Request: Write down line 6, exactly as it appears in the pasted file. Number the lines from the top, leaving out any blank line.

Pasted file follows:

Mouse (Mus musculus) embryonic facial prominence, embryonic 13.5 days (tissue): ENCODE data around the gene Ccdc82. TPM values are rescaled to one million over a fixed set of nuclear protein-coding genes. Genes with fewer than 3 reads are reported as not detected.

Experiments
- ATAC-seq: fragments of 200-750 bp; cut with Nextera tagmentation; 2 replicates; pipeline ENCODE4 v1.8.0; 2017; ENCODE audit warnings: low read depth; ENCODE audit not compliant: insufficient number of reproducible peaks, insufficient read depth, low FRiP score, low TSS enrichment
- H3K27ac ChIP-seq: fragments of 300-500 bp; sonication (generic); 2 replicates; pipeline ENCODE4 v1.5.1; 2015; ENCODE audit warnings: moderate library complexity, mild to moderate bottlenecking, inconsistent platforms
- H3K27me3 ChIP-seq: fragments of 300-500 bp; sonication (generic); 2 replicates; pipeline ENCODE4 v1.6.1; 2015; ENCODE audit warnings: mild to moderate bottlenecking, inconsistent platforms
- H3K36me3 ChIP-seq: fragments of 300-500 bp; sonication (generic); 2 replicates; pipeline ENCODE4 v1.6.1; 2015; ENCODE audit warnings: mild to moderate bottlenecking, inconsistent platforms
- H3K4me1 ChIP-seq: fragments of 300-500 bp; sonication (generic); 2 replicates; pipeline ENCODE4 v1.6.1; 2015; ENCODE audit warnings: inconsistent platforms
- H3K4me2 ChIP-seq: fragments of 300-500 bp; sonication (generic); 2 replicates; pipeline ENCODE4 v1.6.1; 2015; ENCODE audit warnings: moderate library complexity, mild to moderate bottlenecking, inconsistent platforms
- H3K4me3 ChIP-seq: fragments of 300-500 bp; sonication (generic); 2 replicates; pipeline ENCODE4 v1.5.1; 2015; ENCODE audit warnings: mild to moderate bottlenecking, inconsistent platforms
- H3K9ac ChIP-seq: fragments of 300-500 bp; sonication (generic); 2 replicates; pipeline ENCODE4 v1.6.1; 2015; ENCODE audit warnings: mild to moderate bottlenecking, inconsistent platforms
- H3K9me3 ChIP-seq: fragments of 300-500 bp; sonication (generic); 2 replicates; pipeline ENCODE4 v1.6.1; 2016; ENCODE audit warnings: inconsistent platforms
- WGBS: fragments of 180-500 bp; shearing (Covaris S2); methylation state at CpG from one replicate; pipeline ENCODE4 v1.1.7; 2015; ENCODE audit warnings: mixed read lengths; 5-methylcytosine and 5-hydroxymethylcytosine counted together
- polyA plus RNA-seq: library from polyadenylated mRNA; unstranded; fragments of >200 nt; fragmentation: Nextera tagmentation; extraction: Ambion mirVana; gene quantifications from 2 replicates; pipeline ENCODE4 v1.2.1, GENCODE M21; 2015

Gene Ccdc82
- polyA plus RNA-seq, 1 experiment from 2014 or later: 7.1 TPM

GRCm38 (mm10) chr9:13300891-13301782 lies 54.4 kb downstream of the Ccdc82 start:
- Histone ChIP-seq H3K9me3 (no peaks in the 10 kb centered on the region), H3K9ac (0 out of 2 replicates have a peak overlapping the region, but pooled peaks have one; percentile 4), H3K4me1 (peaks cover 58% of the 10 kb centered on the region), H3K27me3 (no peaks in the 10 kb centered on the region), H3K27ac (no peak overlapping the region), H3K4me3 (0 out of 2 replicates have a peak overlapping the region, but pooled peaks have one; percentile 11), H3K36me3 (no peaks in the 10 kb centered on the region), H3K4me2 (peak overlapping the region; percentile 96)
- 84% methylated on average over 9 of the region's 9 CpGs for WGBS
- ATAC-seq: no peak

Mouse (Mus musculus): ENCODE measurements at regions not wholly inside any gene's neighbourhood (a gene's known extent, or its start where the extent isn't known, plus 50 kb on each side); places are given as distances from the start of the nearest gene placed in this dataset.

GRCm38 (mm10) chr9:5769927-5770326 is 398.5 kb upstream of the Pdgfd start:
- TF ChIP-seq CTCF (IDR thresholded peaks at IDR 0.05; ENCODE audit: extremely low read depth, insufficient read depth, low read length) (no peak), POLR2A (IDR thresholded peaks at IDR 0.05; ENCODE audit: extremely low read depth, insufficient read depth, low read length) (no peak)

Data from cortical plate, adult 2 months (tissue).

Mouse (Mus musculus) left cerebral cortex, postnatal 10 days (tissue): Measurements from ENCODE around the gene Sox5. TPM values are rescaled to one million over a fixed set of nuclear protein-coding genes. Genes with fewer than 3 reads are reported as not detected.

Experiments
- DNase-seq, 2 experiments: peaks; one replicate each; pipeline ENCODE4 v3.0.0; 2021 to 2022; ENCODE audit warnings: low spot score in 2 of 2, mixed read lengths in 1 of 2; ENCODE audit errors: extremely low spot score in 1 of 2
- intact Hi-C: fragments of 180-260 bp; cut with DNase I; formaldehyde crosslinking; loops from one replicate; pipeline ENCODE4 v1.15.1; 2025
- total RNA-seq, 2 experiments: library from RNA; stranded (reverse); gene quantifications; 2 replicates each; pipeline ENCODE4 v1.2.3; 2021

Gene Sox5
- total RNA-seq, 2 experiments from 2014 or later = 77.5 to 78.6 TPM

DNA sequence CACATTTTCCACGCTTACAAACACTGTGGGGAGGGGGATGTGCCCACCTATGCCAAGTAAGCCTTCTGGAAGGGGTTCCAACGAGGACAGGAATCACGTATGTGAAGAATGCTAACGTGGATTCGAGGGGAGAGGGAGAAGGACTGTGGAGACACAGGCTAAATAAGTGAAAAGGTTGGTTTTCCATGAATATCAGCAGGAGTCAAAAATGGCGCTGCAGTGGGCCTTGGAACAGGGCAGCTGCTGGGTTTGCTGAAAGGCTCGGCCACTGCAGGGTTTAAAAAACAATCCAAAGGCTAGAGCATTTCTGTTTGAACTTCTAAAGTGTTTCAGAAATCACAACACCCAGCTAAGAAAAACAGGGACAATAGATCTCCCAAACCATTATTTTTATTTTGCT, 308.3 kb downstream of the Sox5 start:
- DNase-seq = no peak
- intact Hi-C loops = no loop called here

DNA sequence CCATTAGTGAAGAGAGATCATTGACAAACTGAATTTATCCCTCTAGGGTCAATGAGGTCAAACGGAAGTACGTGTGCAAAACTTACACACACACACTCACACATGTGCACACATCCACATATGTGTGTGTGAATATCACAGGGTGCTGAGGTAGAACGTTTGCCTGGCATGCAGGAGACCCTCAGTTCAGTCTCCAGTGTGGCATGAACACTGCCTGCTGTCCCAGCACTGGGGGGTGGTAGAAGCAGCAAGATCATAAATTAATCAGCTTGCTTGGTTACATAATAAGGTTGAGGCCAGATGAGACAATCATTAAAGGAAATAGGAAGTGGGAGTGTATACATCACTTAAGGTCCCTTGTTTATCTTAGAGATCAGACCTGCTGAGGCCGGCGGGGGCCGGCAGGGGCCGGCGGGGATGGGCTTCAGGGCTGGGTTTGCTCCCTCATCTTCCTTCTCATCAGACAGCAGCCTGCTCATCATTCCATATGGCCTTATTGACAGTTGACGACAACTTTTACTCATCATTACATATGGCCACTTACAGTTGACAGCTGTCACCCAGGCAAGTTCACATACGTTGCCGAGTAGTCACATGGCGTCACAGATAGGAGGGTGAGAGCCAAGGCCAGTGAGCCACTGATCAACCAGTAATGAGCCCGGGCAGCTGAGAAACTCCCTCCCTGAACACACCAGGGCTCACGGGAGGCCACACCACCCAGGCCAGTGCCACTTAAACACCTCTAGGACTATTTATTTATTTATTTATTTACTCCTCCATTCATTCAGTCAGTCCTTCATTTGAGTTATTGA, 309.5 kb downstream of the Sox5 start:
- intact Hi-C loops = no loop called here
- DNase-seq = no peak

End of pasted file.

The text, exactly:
- H3K36me3 ChIP-seq: fragments of 300-500 bp; sonication (generic); 2 replicates; pipeline ENCODE4 v1.6.1; 2015; ENCODE audit warnings: mild to moderate bottlenecking, inconsistent platforms